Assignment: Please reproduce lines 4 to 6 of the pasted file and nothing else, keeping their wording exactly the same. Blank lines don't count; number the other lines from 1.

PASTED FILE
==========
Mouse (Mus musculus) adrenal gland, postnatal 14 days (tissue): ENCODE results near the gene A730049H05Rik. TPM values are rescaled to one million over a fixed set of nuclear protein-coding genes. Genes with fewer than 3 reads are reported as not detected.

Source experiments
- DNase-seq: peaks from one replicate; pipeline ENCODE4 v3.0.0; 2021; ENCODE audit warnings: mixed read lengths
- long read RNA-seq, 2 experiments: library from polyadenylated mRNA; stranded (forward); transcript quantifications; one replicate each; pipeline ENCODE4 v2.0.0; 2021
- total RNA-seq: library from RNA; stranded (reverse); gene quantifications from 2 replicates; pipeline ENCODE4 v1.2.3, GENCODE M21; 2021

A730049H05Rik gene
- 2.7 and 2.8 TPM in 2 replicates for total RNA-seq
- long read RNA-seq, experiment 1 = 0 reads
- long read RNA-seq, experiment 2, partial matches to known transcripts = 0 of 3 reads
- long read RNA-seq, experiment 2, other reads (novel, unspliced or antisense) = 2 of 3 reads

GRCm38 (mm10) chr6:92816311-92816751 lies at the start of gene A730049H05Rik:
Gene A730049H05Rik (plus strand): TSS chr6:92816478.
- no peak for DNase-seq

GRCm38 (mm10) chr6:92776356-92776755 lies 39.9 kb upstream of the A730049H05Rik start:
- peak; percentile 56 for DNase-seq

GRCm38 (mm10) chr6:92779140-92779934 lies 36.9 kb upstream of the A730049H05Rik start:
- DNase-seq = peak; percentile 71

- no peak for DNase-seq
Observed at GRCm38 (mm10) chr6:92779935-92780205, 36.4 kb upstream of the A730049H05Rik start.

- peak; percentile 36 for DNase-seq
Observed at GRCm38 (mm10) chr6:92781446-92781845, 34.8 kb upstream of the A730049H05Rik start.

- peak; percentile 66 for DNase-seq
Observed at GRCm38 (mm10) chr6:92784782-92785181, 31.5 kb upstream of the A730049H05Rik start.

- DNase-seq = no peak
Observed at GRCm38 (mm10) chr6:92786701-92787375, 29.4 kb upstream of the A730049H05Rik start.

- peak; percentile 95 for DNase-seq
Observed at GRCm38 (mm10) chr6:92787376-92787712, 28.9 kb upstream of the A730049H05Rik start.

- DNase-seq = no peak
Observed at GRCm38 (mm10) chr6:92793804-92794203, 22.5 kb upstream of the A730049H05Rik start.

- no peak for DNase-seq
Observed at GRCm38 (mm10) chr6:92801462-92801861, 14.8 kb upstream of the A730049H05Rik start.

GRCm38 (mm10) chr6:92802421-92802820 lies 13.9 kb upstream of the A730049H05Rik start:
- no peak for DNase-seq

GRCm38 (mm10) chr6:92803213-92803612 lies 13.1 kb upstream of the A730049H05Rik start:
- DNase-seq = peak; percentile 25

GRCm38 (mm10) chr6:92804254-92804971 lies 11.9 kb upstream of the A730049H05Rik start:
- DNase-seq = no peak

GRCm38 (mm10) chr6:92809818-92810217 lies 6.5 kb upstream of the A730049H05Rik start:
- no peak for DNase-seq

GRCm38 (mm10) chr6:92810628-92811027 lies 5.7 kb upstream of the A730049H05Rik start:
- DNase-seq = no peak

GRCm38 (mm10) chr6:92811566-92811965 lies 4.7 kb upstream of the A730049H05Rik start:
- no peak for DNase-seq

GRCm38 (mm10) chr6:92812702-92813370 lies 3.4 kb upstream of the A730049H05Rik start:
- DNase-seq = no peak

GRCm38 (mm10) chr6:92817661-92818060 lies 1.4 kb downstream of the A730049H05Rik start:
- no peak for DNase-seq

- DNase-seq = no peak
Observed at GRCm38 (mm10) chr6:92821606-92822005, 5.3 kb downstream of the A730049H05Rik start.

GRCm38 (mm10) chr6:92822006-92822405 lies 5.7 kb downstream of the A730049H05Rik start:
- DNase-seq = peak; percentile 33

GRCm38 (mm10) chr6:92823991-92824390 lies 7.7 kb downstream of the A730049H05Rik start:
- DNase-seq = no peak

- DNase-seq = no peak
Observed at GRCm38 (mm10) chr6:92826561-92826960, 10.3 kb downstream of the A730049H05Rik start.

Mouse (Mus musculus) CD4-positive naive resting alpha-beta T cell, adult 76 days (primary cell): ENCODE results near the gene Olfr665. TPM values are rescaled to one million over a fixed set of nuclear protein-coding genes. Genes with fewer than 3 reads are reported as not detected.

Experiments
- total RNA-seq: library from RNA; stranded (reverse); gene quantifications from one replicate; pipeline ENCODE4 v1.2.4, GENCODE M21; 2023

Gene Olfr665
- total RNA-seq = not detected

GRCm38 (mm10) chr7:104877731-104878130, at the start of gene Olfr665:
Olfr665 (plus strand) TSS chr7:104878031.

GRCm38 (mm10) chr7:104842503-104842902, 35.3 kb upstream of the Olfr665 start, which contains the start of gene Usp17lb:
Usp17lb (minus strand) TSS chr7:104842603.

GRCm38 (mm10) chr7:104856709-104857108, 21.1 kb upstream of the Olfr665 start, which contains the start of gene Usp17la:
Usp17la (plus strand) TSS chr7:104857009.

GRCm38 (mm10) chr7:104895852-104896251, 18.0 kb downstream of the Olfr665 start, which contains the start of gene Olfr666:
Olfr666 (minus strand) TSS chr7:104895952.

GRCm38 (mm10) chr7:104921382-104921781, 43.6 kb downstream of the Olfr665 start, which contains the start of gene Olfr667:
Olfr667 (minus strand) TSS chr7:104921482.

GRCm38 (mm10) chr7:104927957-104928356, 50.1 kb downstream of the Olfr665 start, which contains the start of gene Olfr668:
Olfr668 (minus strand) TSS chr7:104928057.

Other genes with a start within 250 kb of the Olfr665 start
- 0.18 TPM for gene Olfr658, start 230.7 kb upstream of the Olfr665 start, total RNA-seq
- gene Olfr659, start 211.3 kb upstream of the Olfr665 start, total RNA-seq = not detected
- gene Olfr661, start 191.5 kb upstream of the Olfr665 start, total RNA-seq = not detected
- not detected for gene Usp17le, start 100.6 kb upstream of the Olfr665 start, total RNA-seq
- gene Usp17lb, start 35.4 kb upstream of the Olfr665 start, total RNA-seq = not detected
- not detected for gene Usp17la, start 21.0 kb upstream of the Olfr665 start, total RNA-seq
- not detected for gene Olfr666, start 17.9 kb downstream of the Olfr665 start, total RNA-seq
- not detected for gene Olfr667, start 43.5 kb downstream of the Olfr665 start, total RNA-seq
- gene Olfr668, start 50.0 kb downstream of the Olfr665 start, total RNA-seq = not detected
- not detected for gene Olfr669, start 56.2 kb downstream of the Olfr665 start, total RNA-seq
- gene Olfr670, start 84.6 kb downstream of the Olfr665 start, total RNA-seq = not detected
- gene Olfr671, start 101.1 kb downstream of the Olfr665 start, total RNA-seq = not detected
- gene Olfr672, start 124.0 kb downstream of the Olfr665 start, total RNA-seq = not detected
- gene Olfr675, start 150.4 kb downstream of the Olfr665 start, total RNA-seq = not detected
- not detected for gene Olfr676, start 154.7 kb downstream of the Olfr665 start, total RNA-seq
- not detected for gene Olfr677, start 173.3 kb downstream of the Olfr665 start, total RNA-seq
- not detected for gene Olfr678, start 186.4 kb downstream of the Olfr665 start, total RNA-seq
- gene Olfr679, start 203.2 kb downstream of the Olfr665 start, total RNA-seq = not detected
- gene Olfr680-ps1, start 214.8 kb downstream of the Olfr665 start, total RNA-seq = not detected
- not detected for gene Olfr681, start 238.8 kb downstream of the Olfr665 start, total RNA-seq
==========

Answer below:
- long read RNA-seq, 2 experiments: library from polyadenylated mRNA; stranded (forward); transcript quantifications; one replicate each; pipeline ENCODE4 v2.0.0; 2021
- total RNA-seq: library from RNA; stranded (reverse); gene quantifications from 2 replicates; pipeline ENCODE4 v1.2.3, GENCODE M21; 2021

A730049H05Rik gene